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How TikTok is shaking up e-commerce

Dan Berthiaume
Senior Editor, Technology
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TikTok Shop
TikTok is rolling out e-commerce in the U.S.

TikTok now serves as a full-fledged U.S. e-commerce platform, and digital retail will never be quite the same.

Speculation that TikTok, which has been the most downloaded app in the U.S. since late 2018, would take advantage of its vast user base and ability to influence (if not set) popular social trends by venturing into American e-commerce has been going on for some time. The company confirmed those suspicions with the recent release of its TikTok Shop e-commerce offering here.

TikTok has already been serving as an online retail platform in countries including the U.K., Indonesia, Malaysia, the Philippines, Singapore, and Thailand; and the U.S. market is a logical next step for the app. The company has been piloting TikTok Shop with select U.S. retailers since November 2022, but widespread rollout should be a game-changer for domestic e-commerce.

Following are three ways TikTok is already shaking up e-commerce in the U.S.

Video killed the storefront?

TikTok has already become an important player in U.S. e-commerce even though it only just gained the capability to facilitate digital transactions on its platform here. According to the Q1 2023 Consumer Trends Report from e-commerce platform Jungle Scout, 43% of surveyed Gen Z consumers start their online product searches on TikTok, a higher number than those who start on Google. 

And in a blog post announcing its entry to U.S. e-commerce, the company said videos with hashtags like #TikTokMadeMeBuyIt had already turned it into a significant purchase influencer, especially among younger shoppers (is there a better kind?). So TikTok has already been an active promoter, along with other video-focused social networks like YouTube and Instagram, of turning videos into e-commerce shops.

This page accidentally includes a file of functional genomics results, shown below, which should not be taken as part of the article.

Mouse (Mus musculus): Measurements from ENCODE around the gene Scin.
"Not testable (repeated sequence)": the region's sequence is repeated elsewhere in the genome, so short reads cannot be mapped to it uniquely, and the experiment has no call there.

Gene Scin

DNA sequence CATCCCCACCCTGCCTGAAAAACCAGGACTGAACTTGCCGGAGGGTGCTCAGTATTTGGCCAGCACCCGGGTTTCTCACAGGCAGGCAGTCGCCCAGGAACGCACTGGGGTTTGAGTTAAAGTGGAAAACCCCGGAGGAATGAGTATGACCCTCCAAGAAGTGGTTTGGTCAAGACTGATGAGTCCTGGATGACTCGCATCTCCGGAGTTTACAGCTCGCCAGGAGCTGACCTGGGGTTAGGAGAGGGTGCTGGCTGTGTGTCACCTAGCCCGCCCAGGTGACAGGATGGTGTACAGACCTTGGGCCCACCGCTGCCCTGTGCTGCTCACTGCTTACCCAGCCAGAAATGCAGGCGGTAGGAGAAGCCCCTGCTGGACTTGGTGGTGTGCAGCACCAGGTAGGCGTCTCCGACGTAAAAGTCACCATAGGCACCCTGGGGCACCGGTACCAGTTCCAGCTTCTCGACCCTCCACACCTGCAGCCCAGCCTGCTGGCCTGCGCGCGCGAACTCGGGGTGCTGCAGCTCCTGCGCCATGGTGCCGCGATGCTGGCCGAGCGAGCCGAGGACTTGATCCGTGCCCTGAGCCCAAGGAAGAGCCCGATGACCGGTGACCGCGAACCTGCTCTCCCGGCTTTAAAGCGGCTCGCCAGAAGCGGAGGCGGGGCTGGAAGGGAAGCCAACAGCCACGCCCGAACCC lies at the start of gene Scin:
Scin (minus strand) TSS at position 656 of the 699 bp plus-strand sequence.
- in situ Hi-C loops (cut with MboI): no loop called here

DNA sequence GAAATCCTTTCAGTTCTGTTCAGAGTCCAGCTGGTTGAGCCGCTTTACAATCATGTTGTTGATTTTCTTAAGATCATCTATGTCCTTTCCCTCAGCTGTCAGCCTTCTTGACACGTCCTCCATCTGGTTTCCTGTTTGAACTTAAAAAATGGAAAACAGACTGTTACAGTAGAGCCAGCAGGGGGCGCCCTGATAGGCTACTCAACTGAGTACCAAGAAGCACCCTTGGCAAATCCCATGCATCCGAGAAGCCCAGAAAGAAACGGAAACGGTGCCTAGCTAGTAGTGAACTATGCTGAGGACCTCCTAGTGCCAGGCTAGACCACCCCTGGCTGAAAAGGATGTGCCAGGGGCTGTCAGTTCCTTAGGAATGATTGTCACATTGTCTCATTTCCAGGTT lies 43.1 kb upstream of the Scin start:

Now, with its focus on directly selling to viewers via shoppable videos and livestreams, TikTok is attempting to move online consumers further away from shopping at web stores and toward engaging with videos. Based on its rapid growth so far, the results of this effort are certainly worth watching.

‘Friendly’ competition

TikTok could be said to have a lot of friends in the U.S. online retail industry. The company has been involved in a variety of e-commerce collaborations with major players including livestream shopping with Walmart, promotional influencer videos with Saks, and an initiative to have TikTok influencers teach Sephora beauty brand partners about social content strategies.

Suffice it to say, almost any U.S. retailer seeking to reach Gen Z shoppers has some type of TikTok presence. And as until now, TikTok could not directly facilitate any sales, they were a “safe” partner. But now that TikTok is engaging in e-commerce in a manner similar to the hosted third-party marketplaces operated by retailers such as Walmart, will business and friendship mix?

The people have spoken

TikTok has been attracting large amounts of governmental attention during the past few years, and not the good kind.  The Biden administration has been consistently continuing to express serious regulatory concerns, which began under the Trump administration.

Citing possible connections between TikTok parent company ByteDance and the Chinese Communist Party, the Trump administration had been actively attempting to ban TikTok from operating in the U.S. unless it established a separate business with at least partial U.S. ownership.

And in December 2022, Sen. Marco Rubio (R-FL) introduced bipartisan legislation to ban TikTok from operating in the United States. A few months later, Montana Gov. Greg Gianforte signed legislation that will make Montana the first state in the U.S. to completely ban any mobile app store from providing TikTok to users in the state.

However, 150 million users are 150 million users. Clearly, American consumers (and businesses) love TikTok, and the social app, which says it has taken steps to isolate and protect U.S. data, is betting that a democratically-elected government won’t risk upsetting that many people and vested interests by banning or restricting it.

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